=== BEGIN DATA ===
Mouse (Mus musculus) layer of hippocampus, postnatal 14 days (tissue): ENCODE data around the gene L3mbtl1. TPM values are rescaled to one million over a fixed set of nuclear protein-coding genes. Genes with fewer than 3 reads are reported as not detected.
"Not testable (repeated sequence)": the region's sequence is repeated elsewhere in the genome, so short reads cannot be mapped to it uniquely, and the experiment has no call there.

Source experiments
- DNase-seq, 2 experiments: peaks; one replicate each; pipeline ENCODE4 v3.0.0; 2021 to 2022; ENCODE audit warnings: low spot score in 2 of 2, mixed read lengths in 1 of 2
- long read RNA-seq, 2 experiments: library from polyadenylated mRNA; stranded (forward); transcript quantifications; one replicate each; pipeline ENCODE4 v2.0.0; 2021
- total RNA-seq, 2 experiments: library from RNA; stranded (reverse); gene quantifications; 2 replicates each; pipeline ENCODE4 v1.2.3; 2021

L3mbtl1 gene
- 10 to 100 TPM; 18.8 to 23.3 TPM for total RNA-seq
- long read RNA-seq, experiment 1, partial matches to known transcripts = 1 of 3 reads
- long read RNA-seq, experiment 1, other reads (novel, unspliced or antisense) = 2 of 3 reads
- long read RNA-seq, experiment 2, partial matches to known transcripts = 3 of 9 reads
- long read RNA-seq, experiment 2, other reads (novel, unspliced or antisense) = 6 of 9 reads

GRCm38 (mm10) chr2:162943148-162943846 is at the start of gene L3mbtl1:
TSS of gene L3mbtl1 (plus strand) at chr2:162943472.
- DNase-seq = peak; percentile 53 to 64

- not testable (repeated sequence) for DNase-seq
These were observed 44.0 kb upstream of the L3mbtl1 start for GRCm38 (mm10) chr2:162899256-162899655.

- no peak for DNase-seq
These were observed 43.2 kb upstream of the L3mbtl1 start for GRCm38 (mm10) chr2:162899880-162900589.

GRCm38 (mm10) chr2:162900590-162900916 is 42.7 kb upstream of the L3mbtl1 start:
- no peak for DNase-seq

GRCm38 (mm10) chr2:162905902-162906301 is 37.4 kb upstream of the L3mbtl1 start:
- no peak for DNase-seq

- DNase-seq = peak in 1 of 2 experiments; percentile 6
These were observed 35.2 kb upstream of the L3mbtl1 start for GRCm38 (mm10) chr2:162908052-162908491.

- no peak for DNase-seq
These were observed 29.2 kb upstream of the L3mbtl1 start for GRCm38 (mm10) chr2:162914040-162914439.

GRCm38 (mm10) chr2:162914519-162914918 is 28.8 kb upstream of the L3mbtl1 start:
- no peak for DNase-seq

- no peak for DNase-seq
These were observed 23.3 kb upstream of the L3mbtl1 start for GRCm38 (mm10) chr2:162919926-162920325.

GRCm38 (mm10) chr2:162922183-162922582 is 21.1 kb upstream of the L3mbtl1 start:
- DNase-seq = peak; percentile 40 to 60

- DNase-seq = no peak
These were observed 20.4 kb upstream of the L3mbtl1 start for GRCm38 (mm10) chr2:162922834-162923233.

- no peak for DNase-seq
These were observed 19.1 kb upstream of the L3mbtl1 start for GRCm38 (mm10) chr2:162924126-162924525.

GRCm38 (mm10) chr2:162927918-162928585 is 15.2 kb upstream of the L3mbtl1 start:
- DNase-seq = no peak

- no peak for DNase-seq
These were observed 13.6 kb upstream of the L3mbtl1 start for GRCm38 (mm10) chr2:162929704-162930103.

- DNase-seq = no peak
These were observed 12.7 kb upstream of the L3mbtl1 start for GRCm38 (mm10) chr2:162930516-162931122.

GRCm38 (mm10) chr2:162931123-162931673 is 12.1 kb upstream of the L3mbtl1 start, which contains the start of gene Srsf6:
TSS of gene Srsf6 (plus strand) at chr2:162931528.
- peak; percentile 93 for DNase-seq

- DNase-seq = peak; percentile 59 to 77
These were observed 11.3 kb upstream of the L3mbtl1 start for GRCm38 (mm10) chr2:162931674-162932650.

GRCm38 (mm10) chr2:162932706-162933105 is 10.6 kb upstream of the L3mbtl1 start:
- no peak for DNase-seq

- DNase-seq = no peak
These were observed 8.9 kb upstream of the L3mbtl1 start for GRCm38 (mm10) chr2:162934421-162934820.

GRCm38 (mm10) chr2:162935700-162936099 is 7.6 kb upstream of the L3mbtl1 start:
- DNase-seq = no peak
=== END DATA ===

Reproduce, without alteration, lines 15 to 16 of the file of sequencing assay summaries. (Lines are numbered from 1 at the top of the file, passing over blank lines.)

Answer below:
- DNase-seq = peak; percentile 53 to 64

- not testable (repeated sequence) for DNase-seq